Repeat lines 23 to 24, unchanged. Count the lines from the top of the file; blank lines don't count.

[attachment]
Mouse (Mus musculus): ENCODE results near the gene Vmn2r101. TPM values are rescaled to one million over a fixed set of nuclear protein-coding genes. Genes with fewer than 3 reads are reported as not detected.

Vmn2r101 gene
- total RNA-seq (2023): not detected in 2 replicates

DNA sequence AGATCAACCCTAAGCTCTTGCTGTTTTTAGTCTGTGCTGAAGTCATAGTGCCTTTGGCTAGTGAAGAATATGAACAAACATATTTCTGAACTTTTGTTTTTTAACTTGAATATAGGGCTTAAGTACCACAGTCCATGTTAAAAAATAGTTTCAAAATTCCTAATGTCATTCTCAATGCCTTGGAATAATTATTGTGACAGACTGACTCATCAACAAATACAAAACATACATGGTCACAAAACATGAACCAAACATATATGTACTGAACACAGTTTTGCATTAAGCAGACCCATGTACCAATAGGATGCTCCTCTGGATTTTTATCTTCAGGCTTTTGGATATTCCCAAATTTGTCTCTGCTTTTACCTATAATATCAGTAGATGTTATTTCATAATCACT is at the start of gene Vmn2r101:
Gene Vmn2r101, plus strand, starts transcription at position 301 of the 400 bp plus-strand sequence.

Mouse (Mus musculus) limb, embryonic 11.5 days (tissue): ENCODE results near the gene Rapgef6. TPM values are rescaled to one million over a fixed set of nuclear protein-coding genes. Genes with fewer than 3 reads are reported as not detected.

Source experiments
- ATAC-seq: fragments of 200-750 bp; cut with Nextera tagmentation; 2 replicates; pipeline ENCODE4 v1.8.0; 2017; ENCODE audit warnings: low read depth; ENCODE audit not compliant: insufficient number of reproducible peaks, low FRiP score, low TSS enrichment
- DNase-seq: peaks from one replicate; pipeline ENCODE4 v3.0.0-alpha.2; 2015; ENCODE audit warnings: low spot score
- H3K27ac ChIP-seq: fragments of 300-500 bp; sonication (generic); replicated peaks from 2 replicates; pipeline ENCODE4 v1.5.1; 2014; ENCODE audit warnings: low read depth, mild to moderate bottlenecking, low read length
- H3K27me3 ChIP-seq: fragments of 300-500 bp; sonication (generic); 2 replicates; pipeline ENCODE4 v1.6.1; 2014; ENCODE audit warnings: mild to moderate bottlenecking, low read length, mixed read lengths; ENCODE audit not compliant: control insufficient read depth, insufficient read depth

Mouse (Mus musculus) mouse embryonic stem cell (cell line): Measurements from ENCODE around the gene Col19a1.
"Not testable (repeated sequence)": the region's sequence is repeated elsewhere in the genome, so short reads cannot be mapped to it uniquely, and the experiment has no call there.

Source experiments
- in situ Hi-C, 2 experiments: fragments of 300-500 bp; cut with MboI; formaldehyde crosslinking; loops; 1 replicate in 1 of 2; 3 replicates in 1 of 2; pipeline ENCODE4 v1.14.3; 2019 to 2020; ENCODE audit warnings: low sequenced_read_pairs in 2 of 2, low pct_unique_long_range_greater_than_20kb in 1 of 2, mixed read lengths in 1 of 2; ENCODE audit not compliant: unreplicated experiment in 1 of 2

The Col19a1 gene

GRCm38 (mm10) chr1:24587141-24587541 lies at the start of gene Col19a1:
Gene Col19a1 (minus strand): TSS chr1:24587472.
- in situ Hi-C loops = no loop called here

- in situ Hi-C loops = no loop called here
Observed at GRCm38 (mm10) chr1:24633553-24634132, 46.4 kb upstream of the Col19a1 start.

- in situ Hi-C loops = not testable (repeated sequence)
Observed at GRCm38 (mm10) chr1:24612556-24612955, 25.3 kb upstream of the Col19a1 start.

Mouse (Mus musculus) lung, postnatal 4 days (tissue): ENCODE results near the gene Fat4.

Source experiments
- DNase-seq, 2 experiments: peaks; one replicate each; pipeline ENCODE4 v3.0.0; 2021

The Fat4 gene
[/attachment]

Observed at GRCm38 (mm10) chr1:24612556-24612955, 25.3 kb upstream of the Col19a1 start.

Mouse (Mus musculus) lung, postnatal 4 days (tissue): ENCODE results near the gene Fat4.